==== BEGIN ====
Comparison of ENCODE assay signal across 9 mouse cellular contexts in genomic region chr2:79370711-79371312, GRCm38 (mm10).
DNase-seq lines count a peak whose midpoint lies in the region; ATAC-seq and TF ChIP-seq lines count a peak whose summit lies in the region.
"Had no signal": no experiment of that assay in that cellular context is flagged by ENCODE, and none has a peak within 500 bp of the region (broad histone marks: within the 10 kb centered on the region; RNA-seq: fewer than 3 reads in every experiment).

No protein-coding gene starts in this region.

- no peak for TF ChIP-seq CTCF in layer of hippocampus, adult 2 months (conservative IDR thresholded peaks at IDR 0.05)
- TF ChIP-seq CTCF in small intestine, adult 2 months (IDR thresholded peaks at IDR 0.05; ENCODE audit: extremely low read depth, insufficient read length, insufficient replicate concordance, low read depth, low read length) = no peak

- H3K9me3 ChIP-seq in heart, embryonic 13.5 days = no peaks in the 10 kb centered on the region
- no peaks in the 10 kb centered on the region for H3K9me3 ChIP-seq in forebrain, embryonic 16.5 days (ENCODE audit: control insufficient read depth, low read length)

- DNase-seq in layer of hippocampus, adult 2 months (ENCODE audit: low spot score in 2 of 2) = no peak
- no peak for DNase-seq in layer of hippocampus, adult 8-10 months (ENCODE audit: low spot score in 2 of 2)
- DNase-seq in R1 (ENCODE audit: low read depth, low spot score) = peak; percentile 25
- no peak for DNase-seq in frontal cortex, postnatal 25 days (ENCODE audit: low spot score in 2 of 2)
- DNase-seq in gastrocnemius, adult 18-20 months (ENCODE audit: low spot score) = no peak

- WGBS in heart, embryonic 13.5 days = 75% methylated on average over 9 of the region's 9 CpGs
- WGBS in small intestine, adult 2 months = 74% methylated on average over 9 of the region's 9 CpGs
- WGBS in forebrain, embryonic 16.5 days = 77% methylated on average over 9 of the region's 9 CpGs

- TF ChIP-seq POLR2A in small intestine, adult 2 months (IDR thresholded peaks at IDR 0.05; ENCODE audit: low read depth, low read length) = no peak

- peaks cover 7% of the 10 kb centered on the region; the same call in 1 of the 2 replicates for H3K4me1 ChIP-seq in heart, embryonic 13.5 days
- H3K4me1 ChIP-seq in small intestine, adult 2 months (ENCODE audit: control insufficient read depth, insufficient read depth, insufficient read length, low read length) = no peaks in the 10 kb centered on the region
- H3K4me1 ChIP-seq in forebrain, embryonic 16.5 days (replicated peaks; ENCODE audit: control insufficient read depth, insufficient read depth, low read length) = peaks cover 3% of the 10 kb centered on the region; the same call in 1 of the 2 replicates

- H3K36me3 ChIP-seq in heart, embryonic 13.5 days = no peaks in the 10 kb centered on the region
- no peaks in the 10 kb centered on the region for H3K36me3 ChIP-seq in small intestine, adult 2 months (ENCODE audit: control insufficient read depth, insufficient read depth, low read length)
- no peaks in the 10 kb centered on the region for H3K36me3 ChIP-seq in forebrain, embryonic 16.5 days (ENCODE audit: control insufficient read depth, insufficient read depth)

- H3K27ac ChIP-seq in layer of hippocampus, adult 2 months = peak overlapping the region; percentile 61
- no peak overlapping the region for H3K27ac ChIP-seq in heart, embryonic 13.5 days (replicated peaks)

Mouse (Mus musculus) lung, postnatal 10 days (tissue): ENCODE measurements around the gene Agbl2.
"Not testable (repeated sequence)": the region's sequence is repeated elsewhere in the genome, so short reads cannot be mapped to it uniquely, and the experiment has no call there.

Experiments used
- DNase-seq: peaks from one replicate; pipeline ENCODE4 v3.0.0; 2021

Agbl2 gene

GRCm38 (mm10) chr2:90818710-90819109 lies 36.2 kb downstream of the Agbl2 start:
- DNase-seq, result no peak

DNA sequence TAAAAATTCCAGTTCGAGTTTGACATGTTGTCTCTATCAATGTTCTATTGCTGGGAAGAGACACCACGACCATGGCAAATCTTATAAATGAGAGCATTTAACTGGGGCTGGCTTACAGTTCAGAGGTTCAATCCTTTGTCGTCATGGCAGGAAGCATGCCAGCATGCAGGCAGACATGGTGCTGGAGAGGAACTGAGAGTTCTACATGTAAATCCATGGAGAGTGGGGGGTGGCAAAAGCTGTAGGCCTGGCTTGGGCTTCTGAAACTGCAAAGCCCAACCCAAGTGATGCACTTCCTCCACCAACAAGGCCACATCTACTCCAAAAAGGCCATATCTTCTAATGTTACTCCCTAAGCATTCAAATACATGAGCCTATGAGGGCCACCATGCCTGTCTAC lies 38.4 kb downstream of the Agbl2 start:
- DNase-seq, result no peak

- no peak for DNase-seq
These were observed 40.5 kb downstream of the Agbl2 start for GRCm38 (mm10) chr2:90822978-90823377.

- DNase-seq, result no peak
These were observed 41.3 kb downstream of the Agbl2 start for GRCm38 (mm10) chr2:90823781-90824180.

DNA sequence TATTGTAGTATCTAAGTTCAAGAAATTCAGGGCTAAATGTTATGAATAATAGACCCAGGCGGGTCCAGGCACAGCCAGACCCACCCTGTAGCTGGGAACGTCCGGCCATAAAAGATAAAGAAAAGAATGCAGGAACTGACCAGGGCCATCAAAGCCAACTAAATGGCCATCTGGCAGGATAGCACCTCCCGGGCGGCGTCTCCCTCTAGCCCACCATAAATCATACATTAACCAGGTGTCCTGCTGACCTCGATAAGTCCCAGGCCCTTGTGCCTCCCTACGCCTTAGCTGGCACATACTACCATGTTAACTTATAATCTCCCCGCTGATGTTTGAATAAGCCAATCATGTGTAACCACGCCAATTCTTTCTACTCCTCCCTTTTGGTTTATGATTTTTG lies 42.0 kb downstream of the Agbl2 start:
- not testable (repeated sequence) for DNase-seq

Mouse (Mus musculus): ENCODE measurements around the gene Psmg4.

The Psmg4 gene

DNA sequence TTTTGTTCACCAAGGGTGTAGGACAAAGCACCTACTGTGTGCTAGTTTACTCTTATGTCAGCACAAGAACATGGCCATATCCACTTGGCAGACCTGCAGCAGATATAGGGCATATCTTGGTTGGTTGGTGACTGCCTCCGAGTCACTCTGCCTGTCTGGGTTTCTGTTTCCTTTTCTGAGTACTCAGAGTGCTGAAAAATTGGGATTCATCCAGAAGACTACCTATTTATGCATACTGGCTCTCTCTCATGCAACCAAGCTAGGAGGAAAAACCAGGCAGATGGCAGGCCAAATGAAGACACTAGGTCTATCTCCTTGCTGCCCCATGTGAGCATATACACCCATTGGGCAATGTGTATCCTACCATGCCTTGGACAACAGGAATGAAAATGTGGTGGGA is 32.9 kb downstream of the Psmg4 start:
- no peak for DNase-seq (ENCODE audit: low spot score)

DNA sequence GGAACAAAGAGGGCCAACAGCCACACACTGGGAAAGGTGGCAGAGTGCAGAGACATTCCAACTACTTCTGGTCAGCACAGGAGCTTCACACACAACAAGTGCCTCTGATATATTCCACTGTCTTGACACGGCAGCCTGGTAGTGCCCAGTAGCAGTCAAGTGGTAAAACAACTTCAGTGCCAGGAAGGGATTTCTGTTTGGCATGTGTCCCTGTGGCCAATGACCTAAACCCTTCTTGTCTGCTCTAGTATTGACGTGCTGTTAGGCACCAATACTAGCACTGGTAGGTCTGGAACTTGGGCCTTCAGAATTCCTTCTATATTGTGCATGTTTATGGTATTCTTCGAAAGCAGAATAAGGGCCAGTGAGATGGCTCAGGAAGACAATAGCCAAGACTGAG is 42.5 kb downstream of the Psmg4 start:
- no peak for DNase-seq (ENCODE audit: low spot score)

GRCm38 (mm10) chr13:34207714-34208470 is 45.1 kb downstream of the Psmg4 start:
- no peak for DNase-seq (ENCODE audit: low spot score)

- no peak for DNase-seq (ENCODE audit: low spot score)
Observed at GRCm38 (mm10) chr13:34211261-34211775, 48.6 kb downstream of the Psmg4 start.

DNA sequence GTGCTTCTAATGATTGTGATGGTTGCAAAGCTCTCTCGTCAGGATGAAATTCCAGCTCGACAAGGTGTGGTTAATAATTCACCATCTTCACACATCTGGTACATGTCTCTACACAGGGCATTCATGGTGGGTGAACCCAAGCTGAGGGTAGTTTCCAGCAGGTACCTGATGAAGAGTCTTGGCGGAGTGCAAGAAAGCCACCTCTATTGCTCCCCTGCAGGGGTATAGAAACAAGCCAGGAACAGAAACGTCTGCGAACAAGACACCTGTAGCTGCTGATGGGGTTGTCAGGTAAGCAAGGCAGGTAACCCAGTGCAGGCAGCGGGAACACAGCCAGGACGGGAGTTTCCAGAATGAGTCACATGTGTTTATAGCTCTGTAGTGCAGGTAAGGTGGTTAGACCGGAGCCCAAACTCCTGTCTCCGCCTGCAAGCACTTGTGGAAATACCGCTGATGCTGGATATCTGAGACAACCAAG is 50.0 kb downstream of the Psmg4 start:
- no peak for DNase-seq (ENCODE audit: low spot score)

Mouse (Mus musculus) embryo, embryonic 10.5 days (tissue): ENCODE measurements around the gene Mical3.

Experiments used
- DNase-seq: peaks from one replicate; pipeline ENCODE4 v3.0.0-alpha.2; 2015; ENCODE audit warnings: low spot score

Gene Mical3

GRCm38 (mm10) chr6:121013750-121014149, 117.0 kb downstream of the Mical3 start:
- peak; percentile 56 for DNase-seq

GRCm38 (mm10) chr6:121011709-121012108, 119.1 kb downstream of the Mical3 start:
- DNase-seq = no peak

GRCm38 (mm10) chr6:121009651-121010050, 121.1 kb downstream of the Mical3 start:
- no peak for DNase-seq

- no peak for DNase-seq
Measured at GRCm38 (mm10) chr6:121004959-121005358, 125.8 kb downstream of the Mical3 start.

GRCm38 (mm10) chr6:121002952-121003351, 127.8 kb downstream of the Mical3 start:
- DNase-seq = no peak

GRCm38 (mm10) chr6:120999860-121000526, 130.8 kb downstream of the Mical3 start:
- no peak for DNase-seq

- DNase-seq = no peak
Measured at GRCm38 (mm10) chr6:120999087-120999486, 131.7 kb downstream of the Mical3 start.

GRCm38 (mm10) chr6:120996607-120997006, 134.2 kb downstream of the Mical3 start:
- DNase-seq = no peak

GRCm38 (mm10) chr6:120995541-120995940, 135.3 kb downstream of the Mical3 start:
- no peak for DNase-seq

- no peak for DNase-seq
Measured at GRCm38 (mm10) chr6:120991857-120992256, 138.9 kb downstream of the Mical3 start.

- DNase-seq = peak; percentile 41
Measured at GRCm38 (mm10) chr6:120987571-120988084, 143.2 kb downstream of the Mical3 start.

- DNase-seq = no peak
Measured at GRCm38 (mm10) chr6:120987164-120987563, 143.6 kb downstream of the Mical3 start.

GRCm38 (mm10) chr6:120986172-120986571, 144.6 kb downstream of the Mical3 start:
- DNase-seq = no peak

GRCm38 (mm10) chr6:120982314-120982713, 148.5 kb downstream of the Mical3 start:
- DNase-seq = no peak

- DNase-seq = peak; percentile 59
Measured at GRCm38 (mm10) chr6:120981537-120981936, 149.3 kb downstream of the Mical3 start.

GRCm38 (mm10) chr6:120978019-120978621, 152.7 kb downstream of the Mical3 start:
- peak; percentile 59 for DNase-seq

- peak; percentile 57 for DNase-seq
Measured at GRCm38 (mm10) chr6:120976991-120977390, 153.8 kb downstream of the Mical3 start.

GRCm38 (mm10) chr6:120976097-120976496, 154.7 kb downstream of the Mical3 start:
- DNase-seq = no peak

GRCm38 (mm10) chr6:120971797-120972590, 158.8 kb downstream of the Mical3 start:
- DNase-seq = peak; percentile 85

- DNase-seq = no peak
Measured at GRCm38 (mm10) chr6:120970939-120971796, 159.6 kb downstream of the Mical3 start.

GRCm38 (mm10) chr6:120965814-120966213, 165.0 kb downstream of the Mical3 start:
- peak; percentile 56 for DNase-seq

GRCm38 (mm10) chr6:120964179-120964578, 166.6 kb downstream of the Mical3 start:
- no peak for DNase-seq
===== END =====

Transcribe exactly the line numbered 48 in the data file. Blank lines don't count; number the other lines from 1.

- no peak for DNase-seq (ENCODE audit: low spot score)